They made it across the lake.

While crossing the dam yesterday evening, I glanced over at the geese paddling in the area and noticed something else in the middle of the lake.  Thinking it might be some ducks, I grabbed my camera and zoomed in.  It was a doe and fawn swimming across the lake.  About 10 or 15 minutes earlier, while heading to the spillway, I had seen the doe and fawn running into the woods at the edge of the spillway, white tails raised high.  I guess they were spooked by something, spooked enough to run on into the lake and swim across.  From the time I saw them in the middle of the lake, it took them about 10 minutes to get to the other side, so I’m guessing it took them about 20 minutes total to swim from the spillway to the other side. They crossed a couple of pretty strong currents that I thought were going to sweep the little fawn away or under, but I shouldn’t have worried.  Both the doe and fawn made it safe and sound to the other side.  A couple of the pictures below are without the zoom and give an idea of the location of the deer in the lake (deer are highlighted in yellow in those pictures).  By the way, the geese seemed to be following the action themselves.  Click the thumbnails below to scroll through larger images:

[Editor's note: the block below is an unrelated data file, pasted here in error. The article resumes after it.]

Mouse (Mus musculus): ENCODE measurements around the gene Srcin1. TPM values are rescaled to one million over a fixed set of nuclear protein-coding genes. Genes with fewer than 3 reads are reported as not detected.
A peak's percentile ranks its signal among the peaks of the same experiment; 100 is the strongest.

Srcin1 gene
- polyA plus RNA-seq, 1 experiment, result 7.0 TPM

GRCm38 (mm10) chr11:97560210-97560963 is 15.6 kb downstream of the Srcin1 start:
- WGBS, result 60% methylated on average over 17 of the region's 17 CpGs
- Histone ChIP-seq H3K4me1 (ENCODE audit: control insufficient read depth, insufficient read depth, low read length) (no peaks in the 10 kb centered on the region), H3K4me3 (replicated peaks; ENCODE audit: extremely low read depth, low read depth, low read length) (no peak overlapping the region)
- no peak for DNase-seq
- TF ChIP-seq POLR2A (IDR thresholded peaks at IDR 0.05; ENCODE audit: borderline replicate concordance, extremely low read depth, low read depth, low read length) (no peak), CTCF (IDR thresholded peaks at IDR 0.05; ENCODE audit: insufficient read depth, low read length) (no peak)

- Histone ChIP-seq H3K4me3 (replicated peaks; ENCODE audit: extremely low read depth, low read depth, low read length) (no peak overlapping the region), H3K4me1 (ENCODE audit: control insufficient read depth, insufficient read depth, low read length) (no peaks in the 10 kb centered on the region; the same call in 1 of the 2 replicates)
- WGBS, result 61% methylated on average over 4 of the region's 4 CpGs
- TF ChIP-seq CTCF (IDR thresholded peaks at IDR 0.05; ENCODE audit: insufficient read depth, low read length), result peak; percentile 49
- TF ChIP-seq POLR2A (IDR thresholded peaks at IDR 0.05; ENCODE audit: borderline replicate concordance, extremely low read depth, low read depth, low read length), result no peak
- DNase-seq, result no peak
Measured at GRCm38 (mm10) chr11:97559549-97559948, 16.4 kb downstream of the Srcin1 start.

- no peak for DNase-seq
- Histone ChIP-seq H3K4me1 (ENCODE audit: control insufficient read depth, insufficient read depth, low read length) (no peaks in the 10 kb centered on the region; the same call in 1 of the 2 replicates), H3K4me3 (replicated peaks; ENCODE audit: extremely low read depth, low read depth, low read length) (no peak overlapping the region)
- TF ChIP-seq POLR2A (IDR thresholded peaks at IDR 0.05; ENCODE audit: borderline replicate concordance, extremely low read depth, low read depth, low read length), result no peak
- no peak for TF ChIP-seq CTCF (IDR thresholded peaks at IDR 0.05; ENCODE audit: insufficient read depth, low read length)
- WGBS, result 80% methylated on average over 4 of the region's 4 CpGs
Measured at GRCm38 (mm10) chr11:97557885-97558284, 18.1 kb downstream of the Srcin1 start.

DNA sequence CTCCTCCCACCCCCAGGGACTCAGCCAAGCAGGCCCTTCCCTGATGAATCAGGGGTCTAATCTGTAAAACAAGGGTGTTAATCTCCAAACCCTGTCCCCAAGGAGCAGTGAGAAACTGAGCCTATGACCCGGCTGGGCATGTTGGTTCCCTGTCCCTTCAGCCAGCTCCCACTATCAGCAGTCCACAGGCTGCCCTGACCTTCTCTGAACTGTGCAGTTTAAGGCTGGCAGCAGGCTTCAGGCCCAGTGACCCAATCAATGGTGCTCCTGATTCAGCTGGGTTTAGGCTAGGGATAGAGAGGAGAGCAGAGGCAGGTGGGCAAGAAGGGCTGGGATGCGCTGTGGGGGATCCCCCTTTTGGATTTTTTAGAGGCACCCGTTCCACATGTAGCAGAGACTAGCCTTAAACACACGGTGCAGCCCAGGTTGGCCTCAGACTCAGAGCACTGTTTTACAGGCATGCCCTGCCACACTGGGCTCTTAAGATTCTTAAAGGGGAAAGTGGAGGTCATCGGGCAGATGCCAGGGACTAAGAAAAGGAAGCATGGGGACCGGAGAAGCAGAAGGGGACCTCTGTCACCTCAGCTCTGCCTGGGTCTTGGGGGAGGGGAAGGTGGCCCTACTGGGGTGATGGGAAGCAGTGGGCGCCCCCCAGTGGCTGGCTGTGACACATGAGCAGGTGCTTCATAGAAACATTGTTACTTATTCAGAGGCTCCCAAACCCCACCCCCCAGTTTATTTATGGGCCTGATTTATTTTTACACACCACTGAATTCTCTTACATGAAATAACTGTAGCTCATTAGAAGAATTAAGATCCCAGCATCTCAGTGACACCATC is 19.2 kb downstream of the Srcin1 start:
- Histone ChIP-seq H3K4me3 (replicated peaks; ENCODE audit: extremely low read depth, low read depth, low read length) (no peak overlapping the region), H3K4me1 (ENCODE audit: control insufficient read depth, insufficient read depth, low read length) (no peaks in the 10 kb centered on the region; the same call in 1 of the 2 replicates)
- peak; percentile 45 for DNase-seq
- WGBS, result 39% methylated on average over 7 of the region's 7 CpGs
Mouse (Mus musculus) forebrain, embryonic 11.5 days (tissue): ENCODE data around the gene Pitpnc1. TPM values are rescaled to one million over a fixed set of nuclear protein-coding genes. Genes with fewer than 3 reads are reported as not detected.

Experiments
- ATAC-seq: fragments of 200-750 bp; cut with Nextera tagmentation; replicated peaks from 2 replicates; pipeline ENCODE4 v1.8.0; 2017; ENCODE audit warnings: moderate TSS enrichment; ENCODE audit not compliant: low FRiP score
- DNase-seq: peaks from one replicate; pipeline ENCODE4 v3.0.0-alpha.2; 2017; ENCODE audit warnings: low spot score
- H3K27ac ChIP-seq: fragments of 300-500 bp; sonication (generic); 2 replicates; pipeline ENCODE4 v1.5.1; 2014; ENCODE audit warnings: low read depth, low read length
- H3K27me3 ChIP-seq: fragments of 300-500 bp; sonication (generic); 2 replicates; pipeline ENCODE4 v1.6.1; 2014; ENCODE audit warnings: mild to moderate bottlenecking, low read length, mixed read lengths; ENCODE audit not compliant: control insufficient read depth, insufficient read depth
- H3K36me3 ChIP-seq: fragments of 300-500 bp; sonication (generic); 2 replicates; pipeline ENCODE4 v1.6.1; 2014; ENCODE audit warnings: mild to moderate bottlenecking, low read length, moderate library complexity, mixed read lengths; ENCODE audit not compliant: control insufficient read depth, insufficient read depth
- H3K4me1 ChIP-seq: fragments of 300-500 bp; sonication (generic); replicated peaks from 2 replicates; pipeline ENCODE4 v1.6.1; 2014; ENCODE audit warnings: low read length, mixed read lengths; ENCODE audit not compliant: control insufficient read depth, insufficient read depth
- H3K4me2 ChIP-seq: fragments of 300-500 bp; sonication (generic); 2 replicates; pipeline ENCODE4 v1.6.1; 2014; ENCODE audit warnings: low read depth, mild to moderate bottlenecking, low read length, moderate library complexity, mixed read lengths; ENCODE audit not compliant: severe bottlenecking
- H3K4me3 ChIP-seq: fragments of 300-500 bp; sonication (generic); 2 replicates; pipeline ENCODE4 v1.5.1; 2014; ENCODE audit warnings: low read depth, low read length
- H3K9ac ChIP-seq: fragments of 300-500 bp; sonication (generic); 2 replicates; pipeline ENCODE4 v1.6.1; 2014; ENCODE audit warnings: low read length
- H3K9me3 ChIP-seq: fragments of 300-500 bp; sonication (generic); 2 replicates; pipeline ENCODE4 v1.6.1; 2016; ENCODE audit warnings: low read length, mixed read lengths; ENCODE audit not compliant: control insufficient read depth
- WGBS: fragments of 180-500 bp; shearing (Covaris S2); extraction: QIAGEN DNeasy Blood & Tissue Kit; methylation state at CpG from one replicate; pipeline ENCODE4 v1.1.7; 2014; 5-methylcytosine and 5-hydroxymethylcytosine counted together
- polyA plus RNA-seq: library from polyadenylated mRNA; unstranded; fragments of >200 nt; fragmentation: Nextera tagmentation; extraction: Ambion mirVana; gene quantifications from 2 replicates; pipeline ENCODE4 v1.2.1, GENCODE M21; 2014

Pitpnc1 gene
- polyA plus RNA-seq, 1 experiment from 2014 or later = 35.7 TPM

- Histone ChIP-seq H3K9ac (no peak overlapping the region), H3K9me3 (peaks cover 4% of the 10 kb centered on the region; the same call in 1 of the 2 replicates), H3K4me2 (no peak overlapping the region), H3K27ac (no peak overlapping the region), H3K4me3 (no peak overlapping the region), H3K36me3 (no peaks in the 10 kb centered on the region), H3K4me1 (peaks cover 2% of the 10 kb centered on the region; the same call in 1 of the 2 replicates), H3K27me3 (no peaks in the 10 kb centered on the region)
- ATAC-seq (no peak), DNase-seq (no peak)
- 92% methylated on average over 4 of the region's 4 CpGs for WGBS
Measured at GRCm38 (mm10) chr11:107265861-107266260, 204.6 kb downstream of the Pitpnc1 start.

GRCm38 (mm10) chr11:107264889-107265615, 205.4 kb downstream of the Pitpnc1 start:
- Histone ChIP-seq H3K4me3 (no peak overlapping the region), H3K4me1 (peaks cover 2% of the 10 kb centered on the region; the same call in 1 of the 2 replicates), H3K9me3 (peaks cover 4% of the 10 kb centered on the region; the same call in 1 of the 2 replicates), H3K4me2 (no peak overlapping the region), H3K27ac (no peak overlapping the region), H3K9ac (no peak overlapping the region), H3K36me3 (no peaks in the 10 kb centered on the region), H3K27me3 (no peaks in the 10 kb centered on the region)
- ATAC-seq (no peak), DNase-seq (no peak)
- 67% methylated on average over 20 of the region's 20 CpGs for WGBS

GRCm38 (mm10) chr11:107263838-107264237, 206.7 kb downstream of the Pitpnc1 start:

Deer Predator Update

October 18, 2012 – two coyotes in Bent Tree

“Without its predators which have been removed, it [deer] will reproduce to a number that cannot be supported by the forest”. – from the report of the Bent Tree Ad Hoc Forest Management Committee, September 7, 2010

  • Click here to link to a current article from Georgia Outdoor News, titled “The Coyote Cull”, to get a hunter’s perspective.
  • Click here to read a previous post (from 2012) on this website that covers the same subject and links to an earlier article.

1948 – North Georgia

“In North Georgia the situation is quite different. The hunting in this area is typically upland game hunting. Widely separated, mature trees, with little or no underbrush, increases the visibility to 200 yards in these typical southern Appalachian hardwoods.” – Allen, George W. (Georgia State Game and Fish Commission). “The Management of Georgia Deer.” The Journal of Wildlife Management, Vol 12, No. 4. October 1948. Pages 428-432.

Corn-fed Deer

Click here to read Friday’s post, which shared a quote from a local hunter. The hunter makes an interesting point. The following is from the January 22, 2013 General Manager’s Report to the Board, summarizing the SWMNGA activity in Bent Tree from September 8, 2012 – January 1, 2013 (last year’s hunting season):

Suburban Whitetail Management of North Georgia (Bow hunter’s) final
report- The SWMNGA has submitted their final report as follows:
- 60 total deer removed (58 doe and 2 buck)
- 2,550 lbs of meat donated to Georgia food banks
- 17% contained shelled corn in the stomach indicating feeding is ongoing
- 3 deer had pellets from a pellet gun indicating shooting is ongoing

It’s possible that corn-fed deer are sitting ducks. It’s food for thought.